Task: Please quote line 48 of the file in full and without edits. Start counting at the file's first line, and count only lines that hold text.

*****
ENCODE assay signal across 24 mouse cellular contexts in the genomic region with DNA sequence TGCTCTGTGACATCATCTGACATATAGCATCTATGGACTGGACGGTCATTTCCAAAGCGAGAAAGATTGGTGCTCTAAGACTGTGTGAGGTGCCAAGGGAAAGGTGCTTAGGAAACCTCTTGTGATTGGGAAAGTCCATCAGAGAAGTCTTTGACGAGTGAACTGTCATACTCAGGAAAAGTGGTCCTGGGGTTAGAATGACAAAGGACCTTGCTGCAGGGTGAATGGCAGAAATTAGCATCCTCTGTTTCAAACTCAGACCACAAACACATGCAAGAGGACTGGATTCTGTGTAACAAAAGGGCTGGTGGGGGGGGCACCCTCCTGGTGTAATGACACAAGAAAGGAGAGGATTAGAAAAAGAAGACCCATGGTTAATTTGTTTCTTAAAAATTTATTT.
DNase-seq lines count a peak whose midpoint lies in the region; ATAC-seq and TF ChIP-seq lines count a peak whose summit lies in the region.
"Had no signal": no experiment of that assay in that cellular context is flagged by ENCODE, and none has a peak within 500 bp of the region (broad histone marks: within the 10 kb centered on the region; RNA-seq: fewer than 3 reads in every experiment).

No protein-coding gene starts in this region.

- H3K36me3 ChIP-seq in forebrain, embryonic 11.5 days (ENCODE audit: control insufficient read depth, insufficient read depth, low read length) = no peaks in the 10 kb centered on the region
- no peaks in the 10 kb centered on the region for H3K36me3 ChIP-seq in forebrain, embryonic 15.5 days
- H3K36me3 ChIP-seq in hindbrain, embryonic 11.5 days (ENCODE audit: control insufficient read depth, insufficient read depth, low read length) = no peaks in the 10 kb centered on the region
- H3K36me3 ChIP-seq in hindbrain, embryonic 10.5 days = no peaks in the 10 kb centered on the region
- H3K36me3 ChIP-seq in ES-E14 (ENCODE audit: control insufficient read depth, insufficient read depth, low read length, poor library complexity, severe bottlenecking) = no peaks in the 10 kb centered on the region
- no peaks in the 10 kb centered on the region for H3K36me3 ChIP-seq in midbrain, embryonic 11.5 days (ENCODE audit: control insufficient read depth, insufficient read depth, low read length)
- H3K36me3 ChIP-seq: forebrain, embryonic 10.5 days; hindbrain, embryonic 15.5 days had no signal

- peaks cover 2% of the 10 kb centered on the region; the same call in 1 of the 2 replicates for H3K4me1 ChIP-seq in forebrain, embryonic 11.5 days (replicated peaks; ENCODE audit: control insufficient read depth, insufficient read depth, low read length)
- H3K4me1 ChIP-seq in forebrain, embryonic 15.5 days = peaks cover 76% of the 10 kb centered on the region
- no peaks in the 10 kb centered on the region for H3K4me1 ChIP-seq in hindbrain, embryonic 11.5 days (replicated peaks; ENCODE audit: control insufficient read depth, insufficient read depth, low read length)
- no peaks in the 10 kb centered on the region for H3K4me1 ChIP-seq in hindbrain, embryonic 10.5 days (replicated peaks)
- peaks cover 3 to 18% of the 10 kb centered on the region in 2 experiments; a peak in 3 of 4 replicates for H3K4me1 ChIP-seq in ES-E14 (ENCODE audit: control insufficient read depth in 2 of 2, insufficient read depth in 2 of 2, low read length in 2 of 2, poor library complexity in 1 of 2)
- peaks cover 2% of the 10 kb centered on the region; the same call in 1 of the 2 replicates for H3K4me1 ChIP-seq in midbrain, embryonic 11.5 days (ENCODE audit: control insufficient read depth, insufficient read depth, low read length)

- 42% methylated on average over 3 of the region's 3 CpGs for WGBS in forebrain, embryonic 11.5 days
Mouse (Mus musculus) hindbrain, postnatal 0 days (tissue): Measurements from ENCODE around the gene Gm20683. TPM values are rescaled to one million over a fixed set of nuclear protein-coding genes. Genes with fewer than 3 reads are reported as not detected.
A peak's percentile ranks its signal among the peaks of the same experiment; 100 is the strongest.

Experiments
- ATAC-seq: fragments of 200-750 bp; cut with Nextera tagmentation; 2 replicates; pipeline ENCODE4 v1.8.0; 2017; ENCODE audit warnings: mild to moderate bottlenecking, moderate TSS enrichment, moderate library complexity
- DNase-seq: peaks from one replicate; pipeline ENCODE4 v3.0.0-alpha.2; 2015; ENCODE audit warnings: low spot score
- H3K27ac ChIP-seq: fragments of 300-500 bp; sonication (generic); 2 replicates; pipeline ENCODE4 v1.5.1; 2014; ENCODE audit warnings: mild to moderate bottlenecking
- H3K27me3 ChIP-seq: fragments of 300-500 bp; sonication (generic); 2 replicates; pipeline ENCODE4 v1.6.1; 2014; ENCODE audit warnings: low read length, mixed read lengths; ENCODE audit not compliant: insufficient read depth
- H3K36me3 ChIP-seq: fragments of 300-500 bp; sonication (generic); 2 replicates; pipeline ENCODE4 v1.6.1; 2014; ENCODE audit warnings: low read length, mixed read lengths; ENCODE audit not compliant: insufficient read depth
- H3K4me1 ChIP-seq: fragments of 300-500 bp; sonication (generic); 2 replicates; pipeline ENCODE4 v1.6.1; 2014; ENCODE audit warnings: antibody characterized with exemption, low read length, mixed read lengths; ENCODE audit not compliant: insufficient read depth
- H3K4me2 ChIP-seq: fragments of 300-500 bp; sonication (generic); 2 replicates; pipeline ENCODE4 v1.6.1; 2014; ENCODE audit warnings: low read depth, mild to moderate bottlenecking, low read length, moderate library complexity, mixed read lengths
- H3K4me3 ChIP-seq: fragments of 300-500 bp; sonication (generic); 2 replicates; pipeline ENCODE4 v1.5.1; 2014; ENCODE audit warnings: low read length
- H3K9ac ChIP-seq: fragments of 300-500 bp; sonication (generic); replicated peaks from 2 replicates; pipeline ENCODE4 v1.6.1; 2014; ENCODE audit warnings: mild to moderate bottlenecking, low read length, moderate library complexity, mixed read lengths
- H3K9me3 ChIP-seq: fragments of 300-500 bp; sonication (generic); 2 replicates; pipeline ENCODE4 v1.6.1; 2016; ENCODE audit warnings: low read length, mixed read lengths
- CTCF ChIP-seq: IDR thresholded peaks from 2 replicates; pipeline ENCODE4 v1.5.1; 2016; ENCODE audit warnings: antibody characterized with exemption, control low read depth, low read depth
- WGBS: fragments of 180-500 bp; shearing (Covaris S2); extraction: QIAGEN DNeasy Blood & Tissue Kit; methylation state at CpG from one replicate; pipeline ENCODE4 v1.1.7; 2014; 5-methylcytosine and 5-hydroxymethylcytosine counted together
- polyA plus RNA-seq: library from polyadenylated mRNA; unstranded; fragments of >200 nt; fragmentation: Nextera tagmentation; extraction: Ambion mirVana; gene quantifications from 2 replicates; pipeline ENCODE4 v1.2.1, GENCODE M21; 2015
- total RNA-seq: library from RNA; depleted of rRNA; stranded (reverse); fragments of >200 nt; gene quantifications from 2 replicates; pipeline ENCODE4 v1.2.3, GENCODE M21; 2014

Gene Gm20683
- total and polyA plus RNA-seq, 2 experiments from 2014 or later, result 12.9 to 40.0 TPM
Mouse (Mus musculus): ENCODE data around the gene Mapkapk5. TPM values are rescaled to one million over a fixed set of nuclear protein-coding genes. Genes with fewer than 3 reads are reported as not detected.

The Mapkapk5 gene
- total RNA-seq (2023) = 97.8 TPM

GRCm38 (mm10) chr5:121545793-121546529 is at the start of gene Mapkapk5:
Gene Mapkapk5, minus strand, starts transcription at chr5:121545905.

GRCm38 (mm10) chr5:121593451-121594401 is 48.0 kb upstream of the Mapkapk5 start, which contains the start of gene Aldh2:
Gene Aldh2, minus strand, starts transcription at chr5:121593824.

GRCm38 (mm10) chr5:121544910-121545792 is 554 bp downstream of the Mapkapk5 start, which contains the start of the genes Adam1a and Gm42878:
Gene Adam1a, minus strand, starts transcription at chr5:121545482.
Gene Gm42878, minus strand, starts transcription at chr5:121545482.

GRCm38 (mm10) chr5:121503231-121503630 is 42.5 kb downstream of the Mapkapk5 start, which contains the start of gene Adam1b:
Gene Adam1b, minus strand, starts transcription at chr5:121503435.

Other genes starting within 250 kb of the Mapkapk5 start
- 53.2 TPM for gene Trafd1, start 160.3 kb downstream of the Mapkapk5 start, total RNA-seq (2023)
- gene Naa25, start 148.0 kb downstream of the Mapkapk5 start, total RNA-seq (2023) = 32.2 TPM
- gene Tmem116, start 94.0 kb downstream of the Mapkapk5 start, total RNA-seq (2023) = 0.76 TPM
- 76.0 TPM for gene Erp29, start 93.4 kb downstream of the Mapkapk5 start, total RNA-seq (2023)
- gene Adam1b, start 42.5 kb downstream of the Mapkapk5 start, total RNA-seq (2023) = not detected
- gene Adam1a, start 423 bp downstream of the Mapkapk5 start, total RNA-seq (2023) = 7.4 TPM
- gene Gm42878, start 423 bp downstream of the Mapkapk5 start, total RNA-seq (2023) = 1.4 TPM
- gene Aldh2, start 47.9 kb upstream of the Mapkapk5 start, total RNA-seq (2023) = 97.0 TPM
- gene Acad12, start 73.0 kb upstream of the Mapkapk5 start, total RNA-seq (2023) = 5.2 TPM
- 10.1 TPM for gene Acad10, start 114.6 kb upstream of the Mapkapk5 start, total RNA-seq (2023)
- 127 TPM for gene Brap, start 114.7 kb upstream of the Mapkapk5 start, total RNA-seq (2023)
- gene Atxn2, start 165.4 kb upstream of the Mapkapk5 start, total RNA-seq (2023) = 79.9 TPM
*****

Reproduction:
GRCm38 (mm10) chr5:121503231-121503630 is 42.5 kb downstream of the Mapkapk5 start, which contains the start of gene Adam1b: